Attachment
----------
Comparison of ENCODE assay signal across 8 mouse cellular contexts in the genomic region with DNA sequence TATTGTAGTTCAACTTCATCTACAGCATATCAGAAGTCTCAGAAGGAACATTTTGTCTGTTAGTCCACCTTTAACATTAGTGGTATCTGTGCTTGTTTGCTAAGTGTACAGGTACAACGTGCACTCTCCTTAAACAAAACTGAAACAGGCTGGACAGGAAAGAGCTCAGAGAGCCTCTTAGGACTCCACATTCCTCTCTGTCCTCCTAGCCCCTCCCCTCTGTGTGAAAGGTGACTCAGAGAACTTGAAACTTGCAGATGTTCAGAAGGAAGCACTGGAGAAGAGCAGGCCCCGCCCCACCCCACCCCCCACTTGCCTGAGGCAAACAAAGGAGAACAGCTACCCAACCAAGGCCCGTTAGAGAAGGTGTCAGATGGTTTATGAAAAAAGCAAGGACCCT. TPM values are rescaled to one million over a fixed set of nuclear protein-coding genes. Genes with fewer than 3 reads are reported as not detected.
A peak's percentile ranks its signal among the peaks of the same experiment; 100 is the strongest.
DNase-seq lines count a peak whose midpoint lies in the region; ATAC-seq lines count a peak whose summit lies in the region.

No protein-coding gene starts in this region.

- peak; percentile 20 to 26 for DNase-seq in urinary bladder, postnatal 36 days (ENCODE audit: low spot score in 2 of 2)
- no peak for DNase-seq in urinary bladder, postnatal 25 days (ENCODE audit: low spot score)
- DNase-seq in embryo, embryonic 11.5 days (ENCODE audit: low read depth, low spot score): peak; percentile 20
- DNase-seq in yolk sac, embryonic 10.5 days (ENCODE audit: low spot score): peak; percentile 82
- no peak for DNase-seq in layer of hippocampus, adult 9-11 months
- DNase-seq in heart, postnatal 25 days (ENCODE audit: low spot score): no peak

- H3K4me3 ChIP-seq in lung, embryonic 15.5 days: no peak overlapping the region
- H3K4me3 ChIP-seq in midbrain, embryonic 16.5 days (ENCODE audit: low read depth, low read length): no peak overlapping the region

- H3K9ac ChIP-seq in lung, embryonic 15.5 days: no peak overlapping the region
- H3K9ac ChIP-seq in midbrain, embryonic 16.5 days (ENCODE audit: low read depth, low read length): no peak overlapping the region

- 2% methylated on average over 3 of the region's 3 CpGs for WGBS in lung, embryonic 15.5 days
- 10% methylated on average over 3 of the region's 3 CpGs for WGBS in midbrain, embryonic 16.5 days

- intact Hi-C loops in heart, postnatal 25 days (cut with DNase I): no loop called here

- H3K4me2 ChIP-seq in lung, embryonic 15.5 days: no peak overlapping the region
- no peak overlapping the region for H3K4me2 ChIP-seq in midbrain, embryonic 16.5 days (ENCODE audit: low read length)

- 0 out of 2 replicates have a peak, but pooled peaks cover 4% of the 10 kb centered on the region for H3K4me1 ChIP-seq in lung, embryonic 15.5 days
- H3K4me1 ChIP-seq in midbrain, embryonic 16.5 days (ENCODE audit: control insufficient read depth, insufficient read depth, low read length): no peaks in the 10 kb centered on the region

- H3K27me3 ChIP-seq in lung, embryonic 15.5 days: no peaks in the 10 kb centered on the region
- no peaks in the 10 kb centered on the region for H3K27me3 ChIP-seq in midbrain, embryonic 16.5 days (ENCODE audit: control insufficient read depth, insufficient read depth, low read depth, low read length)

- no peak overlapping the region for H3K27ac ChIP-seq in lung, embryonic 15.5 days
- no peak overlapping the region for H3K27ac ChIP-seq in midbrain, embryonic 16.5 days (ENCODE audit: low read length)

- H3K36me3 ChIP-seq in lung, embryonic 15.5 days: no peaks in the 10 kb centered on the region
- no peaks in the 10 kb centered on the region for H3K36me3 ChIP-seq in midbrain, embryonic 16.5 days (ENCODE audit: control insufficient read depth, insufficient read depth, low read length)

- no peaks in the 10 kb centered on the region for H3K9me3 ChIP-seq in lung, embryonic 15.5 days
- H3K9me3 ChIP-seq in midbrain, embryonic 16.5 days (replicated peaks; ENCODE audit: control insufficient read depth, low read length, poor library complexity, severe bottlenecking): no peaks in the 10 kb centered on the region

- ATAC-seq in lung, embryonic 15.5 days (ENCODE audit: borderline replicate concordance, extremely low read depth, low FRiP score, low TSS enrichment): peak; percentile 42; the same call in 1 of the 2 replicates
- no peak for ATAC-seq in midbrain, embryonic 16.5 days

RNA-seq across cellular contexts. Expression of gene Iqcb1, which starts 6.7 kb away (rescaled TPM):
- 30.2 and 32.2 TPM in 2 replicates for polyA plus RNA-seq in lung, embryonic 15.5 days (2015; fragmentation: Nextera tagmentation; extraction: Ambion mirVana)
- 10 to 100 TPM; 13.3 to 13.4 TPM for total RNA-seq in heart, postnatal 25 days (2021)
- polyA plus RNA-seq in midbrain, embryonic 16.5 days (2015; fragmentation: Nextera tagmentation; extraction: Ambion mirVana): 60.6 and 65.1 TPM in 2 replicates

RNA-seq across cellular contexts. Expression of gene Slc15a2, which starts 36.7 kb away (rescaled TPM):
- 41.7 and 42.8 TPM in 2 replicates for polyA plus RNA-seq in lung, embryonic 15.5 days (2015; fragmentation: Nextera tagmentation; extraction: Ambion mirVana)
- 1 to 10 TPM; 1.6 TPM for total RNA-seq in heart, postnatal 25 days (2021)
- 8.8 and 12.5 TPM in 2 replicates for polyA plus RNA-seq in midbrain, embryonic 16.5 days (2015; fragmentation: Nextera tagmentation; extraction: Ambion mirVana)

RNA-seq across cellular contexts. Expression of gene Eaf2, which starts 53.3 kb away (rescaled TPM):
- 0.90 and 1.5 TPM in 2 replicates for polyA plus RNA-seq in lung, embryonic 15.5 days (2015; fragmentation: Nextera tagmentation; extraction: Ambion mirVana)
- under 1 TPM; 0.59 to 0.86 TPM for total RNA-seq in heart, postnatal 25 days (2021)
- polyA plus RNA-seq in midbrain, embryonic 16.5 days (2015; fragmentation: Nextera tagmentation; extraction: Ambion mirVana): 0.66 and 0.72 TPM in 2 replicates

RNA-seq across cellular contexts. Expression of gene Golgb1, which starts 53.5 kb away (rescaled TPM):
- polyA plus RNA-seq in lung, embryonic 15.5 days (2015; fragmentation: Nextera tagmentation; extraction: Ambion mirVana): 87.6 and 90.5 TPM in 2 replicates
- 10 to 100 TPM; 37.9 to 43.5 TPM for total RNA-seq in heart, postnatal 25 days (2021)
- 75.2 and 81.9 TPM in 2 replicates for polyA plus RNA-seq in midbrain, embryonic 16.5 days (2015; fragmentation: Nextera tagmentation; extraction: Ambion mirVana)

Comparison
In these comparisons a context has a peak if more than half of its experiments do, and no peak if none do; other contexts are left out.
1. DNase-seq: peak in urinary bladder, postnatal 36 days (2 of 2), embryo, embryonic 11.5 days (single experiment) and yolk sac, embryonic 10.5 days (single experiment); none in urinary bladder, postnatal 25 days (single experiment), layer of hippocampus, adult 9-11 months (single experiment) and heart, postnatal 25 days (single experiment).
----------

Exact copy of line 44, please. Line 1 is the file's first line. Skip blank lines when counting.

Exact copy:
RNA-seq across cellular contexts. Expression of gene Golgb1, which starts 53.5 kb away (rescaled TPM):